Genetics of Marine Toxin Biosynthesis
A number of sophisticated but poorly understood mechanisms are involved in the production of microbial neurotoxins. These alkaloids are responsible for amnesic or paralytic shellfish poisoning, for example, and are synthesised via a complicated multi-enzyme pathway.
The isolation and characterisation of the genes involved in synthesis of these compounds from microbes is the first step in understanding the environmental signals that trigger toxin production and how we can use these enzymes to produce novel neuroactive drugs. Subjects of this study include the blue-ring octopus, marine sponges and marine algae.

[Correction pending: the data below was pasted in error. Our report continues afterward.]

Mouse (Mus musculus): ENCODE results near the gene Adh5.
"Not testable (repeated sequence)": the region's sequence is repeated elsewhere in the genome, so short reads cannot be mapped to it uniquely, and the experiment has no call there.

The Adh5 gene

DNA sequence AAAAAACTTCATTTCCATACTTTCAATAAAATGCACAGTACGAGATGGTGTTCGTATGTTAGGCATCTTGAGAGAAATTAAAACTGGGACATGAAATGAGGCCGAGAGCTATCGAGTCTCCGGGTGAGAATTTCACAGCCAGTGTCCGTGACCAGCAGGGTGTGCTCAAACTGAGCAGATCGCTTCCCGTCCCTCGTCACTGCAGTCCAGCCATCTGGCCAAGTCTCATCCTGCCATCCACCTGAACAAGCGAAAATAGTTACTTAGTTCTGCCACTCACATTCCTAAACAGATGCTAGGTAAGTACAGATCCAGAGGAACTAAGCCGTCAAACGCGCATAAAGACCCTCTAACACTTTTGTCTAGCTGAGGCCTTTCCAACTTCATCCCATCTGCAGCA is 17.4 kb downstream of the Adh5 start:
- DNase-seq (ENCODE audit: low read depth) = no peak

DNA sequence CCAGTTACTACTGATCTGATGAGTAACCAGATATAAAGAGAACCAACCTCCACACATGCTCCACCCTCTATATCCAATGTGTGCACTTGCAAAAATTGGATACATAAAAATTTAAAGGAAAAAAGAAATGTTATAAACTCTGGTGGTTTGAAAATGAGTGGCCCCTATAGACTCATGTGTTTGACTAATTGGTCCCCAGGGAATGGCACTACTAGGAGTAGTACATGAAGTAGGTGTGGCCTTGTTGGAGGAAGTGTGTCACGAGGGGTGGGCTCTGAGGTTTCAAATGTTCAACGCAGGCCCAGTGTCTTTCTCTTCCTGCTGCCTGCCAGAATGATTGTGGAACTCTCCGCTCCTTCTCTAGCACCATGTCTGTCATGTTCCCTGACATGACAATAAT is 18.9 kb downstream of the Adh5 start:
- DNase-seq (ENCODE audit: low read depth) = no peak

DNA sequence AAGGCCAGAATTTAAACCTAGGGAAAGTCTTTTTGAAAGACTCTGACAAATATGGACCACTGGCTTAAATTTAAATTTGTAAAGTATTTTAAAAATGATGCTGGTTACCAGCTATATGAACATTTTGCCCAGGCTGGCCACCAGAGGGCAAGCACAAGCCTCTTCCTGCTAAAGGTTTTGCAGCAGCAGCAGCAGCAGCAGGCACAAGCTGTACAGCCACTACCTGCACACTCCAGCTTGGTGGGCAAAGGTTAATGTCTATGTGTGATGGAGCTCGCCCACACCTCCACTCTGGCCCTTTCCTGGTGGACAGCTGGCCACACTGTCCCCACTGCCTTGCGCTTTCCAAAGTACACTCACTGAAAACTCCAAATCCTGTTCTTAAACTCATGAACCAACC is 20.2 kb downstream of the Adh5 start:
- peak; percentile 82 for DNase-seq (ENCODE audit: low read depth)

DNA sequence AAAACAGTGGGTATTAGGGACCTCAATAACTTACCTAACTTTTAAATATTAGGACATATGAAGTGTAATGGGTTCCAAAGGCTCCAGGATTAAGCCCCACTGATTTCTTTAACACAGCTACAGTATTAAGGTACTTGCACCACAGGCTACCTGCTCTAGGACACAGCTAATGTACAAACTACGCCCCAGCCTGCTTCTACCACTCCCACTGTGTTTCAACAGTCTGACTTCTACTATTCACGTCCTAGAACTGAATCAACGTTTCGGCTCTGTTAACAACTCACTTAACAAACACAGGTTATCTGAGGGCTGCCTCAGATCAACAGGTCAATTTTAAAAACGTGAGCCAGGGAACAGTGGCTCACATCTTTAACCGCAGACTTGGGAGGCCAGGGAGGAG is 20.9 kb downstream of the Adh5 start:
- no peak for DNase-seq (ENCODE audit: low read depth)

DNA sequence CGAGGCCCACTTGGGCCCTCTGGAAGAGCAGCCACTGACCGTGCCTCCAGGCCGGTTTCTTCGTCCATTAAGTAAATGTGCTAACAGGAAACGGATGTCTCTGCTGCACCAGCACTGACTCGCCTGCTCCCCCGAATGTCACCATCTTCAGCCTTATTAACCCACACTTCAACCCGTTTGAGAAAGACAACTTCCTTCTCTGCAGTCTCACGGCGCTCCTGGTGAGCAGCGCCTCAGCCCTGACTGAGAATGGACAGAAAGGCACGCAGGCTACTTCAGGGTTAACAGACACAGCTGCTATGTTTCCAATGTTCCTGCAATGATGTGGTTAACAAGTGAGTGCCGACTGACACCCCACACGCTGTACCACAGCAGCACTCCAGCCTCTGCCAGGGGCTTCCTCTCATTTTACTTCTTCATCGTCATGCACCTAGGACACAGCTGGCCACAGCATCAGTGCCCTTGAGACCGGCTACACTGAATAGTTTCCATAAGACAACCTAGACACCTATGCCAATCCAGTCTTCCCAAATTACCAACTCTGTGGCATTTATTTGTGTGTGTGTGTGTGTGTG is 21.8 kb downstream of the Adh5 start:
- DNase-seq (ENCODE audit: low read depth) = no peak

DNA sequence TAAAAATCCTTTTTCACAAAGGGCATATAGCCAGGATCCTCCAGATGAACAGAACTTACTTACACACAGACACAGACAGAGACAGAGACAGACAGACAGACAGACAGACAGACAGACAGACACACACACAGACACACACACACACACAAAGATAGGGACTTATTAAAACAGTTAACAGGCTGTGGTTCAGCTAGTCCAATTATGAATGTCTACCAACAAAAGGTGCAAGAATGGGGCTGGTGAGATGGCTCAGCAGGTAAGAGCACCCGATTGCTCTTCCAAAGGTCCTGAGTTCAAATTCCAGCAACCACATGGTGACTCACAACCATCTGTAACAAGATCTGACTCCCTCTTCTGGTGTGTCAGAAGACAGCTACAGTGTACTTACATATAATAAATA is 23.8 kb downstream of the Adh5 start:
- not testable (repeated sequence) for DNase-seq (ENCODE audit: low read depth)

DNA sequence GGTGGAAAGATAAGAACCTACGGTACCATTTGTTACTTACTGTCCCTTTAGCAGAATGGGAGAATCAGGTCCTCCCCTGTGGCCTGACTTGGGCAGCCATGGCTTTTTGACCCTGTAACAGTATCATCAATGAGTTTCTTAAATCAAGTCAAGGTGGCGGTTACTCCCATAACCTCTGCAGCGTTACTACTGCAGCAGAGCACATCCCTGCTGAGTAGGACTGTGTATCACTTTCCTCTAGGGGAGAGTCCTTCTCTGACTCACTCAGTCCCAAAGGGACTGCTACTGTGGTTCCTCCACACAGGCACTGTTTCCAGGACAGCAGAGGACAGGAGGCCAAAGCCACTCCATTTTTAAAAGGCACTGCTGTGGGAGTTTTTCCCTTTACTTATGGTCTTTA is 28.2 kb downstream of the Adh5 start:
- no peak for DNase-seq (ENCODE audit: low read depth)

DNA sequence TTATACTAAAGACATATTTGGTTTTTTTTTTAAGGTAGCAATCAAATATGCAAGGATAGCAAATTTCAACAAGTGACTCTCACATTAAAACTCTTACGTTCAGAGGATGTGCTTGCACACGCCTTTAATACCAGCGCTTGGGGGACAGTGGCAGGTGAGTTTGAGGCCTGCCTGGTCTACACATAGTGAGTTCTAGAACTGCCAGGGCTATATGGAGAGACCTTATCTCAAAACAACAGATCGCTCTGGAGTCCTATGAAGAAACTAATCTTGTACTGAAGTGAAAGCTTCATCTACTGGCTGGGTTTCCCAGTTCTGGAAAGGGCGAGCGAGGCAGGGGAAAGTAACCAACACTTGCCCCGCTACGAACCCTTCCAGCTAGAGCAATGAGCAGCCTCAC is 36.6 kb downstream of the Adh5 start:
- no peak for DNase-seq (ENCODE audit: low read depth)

BABS personnel responsible for this project:
Spoligotype patterns evolve through the deletion of spacer sequences that cannot be recovered and have provided Associate Professor Mark Tanaka with a rich source of data with which to understand the transmission of disease.